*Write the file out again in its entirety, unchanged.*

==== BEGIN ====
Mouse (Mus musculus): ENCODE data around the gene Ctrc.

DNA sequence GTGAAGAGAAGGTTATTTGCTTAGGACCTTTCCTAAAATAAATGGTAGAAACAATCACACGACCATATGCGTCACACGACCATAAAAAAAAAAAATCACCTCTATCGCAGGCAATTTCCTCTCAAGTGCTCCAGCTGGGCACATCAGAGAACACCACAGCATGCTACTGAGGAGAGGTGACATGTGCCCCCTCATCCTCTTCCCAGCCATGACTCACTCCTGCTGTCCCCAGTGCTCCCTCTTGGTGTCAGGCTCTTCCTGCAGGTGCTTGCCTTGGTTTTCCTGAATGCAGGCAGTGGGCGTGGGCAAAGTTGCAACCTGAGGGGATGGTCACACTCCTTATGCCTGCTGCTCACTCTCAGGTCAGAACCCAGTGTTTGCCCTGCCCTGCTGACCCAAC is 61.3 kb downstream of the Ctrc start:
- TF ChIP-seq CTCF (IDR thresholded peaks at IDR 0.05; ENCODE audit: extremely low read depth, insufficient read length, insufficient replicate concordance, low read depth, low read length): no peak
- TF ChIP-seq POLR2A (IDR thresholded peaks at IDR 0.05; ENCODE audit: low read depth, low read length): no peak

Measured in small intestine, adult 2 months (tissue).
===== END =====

Mouse (Mus musculus): ENCODE data around the gene Ctrc.

DNA sequence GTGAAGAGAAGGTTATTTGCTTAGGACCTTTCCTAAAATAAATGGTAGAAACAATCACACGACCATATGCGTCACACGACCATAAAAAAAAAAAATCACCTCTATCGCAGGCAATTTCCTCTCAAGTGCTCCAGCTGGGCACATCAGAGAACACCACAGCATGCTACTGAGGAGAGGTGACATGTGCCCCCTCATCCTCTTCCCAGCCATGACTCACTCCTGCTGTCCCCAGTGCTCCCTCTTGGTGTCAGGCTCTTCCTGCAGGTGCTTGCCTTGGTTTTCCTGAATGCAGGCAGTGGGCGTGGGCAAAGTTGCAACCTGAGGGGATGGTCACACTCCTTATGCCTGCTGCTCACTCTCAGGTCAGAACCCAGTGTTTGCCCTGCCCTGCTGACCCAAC is 61.3 kb downstream of the Ctrc start:
- TF ChIP-seq CTCF (IDR thresholded peaks at IDR 0.05; ENCODE audit: extremely low read depth, insufficient read length, insufficient replicate concordance, low read depth, low read length): no peak
- TF ChIP-seq POLR2A (IDR thresholded peaks at IDR 0.05; ENCODE audit: low read depth, low read length): no peak

Measured in small intestine, adult 2 months (tissue).